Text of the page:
Worldwide, about 1 million persons die of suicide each year, including more than 30,000 in the United States and 120,000 in Europe.[66] Each suicide has an impact on an average of 6-7 survivors, so that more than 6 million persons lose someone close to them due to suicide each year (about 180,000 in the United States alone). The total number of suicide survivors in United States since 1973 probably exceeds 4 million.[67] In the United States in 1998, there was an average of 84 suicides/day (3-4/hour), accounting for 1.3% of all deaths and ranking eighth among causes of death.[67,68] Among young persons aged 15-24 years in Europe and North America, suicide recently became the third leading cause of death in males and ninth in females.[69] Even these striking estimates, based on World Health Organization (WHO) and government surveys, almost certainly underestimate suicide rates by at least one third and possibly by half, due to underreporting.[69,70]

National and regional suicide rates vary widely. They recently averaged 14.5/100,000 per year internationally, varying at least 10-fold between countries. Rates per 100,000 population ranged from 3.6 in Greece to 33 in Hungary, with intermediate rates of 10-20 in central and northern Europe and the United States (Table 2).[67,70,71] In the United States, the annual rate per 100,000 has held steady at about 11 in recent decades, but with wide state and regional differences, ranging from 22.7 in Nevada to 7.2 in New Jersey and from 17.2 in the Mountain region to 11.3 in the Pacific region.[67] Annual suicide rates in Asian countries include 300,000 reported suicides in China (32.3/100,000), the only country with a greater risk among women than men.[72] In Japan, there are about 20,000 suicides/year (17/100,000).[73]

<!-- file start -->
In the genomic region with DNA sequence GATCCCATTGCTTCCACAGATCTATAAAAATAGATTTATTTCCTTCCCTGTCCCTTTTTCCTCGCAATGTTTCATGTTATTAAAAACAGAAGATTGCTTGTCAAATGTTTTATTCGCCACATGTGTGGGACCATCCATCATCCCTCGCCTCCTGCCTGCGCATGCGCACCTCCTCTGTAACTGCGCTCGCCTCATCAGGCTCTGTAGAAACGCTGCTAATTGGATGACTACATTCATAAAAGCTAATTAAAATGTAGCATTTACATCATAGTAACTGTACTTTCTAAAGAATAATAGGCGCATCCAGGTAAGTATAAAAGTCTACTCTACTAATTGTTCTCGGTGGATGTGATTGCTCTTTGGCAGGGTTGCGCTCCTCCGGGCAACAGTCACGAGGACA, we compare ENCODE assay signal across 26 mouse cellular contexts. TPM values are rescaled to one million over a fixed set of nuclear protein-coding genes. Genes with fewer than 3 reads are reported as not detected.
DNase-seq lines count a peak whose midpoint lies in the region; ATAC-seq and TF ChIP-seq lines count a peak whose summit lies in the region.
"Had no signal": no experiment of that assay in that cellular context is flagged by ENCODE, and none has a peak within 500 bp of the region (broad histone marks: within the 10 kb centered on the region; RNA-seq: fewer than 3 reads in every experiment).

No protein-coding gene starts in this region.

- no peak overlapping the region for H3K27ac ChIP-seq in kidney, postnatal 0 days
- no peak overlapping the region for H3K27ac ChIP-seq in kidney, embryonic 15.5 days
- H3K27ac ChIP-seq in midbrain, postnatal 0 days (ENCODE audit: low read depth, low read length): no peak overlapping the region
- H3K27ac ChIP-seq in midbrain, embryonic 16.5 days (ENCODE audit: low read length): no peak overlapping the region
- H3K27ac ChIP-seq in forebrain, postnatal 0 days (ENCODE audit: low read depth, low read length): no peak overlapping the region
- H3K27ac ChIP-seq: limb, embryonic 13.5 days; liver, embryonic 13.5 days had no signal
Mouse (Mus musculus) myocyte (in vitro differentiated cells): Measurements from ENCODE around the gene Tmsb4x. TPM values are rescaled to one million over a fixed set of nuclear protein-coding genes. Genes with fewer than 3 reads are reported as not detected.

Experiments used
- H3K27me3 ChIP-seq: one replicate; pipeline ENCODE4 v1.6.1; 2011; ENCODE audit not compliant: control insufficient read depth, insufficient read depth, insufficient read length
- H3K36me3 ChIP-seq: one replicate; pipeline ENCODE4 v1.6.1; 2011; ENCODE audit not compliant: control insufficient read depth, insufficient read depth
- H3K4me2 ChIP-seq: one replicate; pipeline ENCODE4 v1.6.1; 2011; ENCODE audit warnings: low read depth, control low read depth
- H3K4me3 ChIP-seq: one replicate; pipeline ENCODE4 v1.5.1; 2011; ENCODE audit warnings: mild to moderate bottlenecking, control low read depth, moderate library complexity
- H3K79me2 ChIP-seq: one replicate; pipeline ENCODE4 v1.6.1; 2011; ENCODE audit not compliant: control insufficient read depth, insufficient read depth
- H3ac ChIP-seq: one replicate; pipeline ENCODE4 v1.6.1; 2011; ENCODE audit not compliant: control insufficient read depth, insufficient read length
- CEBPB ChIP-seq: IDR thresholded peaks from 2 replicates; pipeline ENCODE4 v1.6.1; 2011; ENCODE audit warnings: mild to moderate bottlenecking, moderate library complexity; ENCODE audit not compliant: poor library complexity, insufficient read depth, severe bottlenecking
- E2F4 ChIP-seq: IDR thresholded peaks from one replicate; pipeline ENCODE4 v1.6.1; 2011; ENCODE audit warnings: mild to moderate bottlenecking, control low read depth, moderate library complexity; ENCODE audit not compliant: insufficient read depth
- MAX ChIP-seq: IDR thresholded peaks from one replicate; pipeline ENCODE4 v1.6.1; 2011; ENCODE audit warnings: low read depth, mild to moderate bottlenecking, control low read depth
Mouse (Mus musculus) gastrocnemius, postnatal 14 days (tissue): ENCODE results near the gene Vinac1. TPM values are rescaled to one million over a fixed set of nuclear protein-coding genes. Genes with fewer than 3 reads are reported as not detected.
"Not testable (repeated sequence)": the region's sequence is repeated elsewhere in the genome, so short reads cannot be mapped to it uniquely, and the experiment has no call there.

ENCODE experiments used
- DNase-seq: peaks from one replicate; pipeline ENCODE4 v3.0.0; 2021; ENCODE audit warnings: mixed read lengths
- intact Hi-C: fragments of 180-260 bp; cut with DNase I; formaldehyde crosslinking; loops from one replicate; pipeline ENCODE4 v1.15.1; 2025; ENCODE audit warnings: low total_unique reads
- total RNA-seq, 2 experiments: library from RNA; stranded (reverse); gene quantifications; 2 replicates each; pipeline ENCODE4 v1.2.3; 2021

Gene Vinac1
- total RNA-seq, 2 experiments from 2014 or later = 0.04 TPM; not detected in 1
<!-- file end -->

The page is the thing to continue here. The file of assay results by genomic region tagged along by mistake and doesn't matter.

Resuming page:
[Editorial note: China's suicide rate (32.3) is greater than Japan's (17/100k) despite publicity of Japan's suicide rate; both are higher than the US rate (11/100k).]